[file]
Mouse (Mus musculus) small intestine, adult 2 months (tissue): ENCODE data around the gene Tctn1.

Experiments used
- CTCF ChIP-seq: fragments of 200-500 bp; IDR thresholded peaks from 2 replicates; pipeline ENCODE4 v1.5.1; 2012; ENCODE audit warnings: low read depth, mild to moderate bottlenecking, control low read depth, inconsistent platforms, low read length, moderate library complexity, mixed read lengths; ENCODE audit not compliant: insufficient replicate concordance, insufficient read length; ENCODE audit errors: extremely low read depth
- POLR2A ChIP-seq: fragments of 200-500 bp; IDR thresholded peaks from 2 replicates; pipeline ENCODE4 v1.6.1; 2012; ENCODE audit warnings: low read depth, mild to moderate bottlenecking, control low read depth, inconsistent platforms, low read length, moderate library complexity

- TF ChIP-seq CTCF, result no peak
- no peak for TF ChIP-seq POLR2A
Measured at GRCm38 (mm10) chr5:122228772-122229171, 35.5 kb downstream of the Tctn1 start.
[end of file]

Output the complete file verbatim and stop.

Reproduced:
Mouse (Mus musculus) small intestine, adult 2 months (tissue): ENCODE data around the gene Tctn1.

Experiments used
- CTCF ChIP-seq: fragments of 200-500 bp; IDR thresholded peaks from 2 replicates; pipeline ENCODE4 v1.5.1; 2012; ENCODE audit warnings: low read depth, mild to moderate bottlenecking, control low read depth, inconsistent platforms, low read length, moderate library complexity, mixed read lengths; ENCODE audit not compliant: insufficient replicate concordance, insufficient read length; ENCODE audit errors: extremely low read depth
- POLR2A ChIP-seq: fragments of 200-500 bp; IDR thresholded peaks from 2 replicates; pipeline ENCODE4 v1.6.1; 2012; ENCODE audit warnings: low read depth, mild to moderate bottlenecking, control low read depth, inconsistent platforms, low read length, moderate library complexity

- TF ChIP-seq CTCF, result no peak
- no peak for TF ChIP-seq POLR2A
Measured at GRCm38 (mm10) chr5:122228772-122229171, 35.5 kb downstream of the Tctn1 start.